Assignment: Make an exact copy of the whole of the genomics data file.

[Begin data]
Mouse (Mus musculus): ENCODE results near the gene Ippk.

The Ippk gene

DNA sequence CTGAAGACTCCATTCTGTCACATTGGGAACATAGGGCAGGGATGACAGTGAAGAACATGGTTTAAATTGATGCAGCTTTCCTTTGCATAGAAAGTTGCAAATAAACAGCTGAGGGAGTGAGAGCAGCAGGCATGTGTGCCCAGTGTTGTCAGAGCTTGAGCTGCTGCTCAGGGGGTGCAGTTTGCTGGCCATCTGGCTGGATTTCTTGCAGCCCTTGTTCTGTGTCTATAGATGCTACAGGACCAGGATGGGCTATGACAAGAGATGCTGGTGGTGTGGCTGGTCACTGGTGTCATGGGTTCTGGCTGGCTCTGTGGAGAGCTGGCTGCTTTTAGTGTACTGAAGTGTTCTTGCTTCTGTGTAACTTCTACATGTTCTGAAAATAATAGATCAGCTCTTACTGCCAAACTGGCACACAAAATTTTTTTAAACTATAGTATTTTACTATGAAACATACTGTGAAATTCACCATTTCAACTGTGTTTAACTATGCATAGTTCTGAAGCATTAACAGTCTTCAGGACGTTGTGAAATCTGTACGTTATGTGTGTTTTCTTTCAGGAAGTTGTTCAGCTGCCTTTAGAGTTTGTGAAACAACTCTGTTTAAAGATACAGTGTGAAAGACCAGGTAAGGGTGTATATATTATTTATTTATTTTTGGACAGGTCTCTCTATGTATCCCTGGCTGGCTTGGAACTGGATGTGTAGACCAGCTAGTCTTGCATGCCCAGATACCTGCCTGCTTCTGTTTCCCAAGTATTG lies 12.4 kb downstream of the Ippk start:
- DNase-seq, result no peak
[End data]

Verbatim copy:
Mouse (Mus musculus): ENCODE results near the gene Ippk.

The Ippk gene

DNA sequence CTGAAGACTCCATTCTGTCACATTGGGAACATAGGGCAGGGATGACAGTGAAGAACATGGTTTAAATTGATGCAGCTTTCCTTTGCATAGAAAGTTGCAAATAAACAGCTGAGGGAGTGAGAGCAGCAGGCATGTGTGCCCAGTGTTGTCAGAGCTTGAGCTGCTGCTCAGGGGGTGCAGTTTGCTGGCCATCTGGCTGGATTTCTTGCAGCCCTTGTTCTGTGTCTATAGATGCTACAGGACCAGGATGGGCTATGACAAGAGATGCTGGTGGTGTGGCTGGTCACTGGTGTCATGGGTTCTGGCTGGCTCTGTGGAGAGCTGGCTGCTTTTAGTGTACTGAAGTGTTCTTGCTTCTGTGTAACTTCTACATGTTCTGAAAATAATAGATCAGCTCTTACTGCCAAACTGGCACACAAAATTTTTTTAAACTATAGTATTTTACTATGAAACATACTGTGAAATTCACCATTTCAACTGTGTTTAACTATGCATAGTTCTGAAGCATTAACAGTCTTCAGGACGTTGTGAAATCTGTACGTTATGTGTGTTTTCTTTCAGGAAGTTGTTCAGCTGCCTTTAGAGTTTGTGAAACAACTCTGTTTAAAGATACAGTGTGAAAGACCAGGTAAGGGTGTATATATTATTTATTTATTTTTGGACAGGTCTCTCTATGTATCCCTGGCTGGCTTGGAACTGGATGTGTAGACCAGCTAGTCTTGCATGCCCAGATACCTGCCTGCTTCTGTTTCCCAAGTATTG lies 12.4 kb downstream of the Ippk start:
- DNase-seq, result no peak